The Department of Justice has accepted the Equal Employment Opportunity Commission’s April 20 ruling that claims of gender identity discrimination are a type of sex discrimination that is illegal under Title VII of the Civil Rights Act of 1964 — a ruling that could set in motion a series of changes in the way transgender people are treated by the federal government.
The ruling, first reported by Metro Weekly on April 23, arose from a complaint brought by the Transgender Law Center on behalf of Mia Macy, a transgender woman who lives in California, against the Bureau of Alcohol, Tobacco, Firearms and Explosives. Macy claims that she was denied employment with the ATF after the agency learned of her transition, which took place after she left her previous job with the Phoenix Police Department.
The ATF Office of Equal Opportunity sent a letter to Macy dated May 18, a copy of which was received today by TLC and reviewed by Metro Weekly, stating that it was accepting for investigation Macy’s claims of discrimination “based on gender (female), gender identity, gender stereotype, and or transgender status.” Initially, ATF, which is within the Department of Justice, had stated that Macy’s gender identity and “transgender status” claims were not able to be brought under Title VII, which led Macy to appeal her complaint to the EEOC, which found that her claims could be brought under Title VII.
In the May 18 letter, ATF states, “In accordance with the [EEOC]’s decison dated April 20, 2012, we are processing your entire complaint under Title VII.” Under the EEOC procedure for such complaints, the ATF — or Macy — had 30 days from the receipt of the EEOC decision to request that the EEOC reconsider its decision. That deadline would have fallen sometime this week.
Macy’s complaint, according to the letter, is now going to be investigated by a “Contract EEO Investigator” hired by the ATF.
Although the ruling from the EEOC is not the same as a definitive Supreme Court ruling on the question of whether transgender people are protected under Title VII’s prohibition on sex discrimination, the decision has substantial impact because it is binding on the EEOC, all its field offices and all federal department and agencies. The EEOC’s interpretation of Title VII and other civil rights laws are given significant deference by federal courts.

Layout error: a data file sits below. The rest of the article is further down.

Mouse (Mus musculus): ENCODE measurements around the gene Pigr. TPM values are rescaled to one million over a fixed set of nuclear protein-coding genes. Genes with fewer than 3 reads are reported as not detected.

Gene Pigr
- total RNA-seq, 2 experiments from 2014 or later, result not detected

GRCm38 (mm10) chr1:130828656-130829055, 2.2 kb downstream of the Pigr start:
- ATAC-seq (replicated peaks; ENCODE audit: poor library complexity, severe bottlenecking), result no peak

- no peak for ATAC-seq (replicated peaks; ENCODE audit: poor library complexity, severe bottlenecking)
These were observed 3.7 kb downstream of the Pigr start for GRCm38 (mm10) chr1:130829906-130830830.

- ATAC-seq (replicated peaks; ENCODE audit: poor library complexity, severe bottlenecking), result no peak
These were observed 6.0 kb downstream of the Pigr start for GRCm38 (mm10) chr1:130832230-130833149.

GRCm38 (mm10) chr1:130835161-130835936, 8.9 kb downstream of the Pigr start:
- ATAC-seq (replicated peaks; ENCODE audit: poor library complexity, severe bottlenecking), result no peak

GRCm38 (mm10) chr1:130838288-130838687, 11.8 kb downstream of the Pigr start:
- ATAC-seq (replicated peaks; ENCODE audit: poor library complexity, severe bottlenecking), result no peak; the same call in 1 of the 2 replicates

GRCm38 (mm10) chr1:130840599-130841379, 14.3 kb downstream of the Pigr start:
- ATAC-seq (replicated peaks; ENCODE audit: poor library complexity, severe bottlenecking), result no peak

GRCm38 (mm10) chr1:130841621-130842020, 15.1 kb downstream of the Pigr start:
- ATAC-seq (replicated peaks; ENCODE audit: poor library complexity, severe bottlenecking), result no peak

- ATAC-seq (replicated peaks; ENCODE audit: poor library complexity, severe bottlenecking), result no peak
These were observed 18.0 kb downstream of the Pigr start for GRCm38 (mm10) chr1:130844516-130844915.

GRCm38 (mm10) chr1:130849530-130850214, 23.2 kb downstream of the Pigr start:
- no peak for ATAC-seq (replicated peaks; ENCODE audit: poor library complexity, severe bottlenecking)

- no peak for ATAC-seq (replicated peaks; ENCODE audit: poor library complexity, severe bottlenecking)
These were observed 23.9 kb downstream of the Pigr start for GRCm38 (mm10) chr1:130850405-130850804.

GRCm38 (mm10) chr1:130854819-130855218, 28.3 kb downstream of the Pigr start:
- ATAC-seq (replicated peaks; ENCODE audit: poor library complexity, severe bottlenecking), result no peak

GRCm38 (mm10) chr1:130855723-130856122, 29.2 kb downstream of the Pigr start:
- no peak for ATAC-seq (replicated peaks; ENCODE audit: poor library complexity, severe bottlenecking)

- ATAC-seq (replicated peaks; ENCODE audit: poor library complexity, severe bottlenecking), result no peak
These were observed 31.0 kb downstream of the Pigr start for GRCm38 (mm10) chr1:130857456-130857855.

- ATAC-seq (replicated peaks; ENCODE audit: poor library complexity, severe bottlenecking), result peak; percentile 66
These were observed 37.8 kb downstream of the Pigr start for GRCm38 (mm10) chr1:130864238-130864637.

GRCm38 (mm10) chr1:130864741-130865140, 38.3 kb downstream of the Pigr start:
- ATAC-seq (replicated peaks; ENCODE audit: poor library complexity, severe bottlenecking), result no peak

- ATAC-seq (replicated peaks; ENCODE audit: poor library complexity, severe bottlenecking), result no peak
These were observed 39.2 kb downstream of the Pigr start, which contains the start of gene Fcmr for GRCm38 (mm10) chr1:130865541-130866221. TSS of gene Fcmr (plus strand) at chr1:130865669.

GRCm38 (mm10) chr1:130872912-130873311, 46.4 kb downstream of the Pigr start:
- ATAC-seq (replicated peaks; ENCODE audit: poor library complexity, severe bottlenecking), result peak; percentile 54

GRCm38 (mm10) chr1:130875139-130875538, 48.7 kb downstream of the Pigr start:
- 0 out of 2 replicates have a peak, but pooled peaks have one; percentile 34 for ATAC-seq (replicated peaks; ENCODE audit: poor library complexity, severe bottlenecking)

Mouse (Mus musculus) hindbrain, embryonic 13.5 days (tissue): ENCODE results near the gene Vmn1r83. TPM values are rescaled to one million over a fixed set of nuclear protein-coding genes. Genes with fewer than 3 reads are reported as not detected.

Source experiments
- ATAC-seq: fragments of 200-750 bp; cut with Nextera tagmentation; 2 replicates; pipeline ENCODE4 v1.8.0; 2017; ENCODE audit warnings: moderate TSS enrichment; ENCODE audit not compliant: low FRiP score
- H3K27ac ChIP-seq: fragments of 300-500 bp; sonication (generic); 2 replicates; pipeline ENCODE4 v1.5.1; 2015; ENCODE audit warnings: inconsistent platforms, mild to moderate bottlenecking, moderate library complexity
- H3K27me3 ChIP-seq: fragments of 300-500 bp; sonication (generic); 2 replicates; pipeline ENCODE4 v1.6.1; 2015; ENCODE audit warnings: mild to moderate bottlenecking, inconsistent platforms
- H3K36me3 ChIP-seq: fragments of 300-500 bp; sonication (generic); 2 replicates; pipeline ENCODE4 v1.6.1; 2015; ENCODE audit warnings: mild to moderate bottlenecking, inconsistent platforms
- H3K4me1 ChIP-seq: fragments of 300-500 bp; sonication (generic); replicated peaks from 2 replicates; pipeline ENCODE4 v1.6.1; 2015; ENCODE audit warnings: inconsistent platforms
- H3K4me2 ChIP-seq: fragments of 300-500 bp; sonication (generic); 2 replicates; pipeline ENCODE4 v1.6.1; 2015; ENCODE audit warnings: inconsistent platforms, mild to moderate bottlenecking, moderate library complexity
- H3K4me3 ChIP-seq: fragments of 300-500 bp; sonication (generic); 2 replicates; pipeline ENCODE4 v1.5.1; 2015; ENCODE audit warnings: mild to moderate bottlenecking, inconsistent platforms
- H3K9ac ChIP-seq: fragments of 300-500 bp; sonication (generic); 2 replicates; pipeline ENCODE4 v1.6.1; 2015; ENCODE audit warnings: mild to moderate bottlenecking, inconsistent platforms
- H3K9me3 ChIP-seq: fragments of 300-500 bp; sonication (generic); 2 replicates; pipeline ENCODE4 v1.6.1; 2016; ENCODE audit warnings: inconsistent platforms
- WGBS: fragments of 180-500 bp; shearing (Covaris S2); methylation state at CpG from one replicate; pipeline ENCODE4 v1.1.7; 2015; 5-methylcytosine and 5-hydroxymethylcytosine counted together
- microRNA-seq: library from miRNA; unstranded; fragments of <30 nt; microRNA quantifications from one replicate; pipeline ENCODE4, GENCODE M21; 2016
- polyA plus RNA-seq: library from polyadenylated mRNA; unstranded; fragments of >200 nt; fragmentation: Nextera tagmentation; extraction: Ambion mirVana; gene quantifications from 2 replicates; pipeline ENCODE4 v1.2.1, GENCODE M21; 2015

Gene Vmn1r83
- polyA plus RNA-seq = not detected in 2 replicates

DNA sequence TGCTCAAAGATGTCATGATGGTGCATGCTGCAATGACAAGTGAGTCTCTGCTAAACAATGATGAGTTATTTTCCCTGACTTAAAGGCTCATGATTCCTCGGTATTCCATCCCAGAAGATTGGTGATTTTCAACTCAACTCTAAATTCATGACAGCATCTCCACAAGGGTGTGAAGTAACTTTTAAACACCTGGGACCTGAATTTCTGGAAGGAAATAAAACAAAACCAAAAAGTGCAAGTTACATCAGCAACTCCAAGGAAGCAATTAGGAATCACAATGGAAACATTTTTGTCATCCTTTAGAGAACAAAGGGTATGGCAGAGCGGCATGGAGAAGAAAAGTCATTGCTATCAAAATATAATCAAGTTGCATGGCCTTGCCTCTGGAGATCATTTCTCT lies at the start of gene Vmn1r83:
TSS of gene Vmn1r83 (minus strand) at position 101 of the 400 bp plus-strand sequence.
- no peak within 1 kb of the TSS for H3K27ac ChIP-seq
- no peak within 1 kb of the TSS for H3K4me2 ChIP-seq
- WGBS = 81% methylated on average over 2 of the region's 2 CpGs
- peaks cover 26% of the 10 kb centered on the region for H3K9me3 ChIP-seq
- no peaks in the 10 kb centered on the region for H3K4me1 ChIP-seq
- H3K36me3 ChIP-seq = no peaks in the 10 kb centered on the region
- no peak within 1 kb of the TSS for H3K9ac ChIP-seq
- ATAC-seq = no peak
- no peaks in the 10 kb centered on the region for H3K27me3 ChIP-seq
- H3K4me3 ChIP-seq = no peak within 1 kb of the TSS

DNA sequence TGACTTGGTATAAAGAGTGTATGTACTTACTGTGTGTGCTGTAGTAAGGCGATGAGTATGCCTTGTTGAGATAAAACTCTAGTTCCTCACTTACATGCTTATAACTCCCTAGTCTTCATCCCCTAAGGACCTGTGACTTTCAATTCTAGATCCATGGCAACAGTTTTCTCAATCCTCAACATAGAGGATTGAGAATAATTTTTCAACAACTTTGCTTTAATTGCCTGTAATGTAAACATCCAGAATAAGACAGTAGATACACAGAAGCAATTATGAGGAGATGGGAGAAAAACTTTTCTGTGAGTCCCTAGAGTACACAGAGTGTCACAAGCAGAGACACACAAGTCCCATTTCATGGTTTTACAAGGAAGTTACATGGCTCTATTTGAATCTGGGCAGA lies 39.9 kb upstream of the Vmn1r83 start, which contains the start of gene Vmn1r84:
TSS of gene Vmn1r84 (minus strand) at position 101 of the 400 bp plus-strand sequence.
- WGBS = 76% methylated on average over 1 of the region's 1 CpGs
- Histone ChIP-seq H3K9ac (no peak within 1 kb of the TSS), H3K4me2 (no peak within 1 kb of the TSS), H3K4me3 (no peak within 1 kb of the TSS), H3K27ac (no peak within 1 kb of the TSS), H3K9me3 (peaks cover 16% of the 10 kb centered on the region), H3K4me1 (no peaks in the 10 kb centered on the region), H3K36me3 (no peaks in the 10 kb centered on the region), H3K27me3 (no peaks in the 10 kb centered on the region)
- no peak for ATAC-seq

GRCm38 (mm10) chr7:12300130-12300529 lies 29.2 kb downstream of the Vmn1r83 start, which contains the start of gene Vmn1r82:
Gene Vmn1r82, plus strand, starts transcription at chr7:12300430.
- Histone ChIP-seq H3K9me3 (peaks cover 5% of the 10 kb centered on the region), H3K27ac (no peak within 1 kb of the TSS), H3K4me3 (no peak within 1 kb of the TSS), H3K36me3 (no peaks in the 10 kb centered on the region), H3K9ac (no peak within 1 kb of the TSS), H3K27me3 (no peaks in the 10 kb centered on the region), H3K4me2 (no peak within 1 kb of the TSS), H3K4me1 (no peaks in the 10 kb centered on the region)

In a statement, TLC executive director Masen Davis says, “This is a historic day for human rights in the United States. From the Deep South to my home state of Missouri, starting today transgender and gender non-conforming people now have legal recourse if they face discrimination on the job. We no longer have to be silent when we are fired or not hired simply for being who we are.”
Mara Keisling, the executive director of the National Center for Transgender Equality, points out that the EEOC ruling did not come out of nowhere.
“This is how it’s been going. So, in some ways, this was just an inevitable step touched off by Schroer [v. Billington, a case in the U.S. District Court for the District of Columbia] and [U.S. Court of Appeals for the Eleventh Circuit decision in] Glenn v. Brumby,” she said, referencing two of several court cases in recent years reaching similar conclusion to that reached by the EEOC in Macy’s appeal. “This [EEOC decision] is not the first step, by any means.”
Looking ahead, she says, “There’s still a lot more steps to go. We still need [the Employment Non-Discrimination Act]. We still need an executive order [to ban federal contractors from discriminating on the basis of sexual orientation and gender identity]. We still need a hell of a lot of training.” A hearing on ENDA is scheduled in the Senate Health, Employment, Labor and Pensions Committee for June 12, but White House officials have said that President Obama does not plan to issue such an executive order at this time.
As to implementation of the EEOC decision, Keisling notes, “The EEOC needs to make sure all of their own people are trained. The Office of Federal Programs, which does all of the federal government work, needs to make sure that all of the EEO officers throughout the federal government and … [Office of Personnel Management] needs to make sure all of the chief human capital officers] understand this decision.”
Keisling adds that the EEOC may need to issue guidance, as it does in other situations, to clarify the effect of this ruling on private employers — a possibility raised by Freedom to Work founder Tico Almeida previously. The Office of Federal Contract Compliance Programs, which is in the Department of Labor, she says, “in theory, should be interpreting the existing federal contractor rules [that ban sex discrimination] to include trans people” — a point advanced recently in a report issued by the Williams Institute.
Asked what the immediate next steps for her organization are, she says, “We keep educating employers that they now have a legal obligation to follow this. We keep educating trans people that they have rights that they may not have thought they did have.”
Practically, as Masen puts his advice to trans people, “If you think you are being targeted with harassment or discrimination at work, I urge you to contact your local EEOC office and file a complaint.”
[Photo: Mia Macy, left, and her wife, Trish. (Photo courtesy of the Transgender Law Center.)]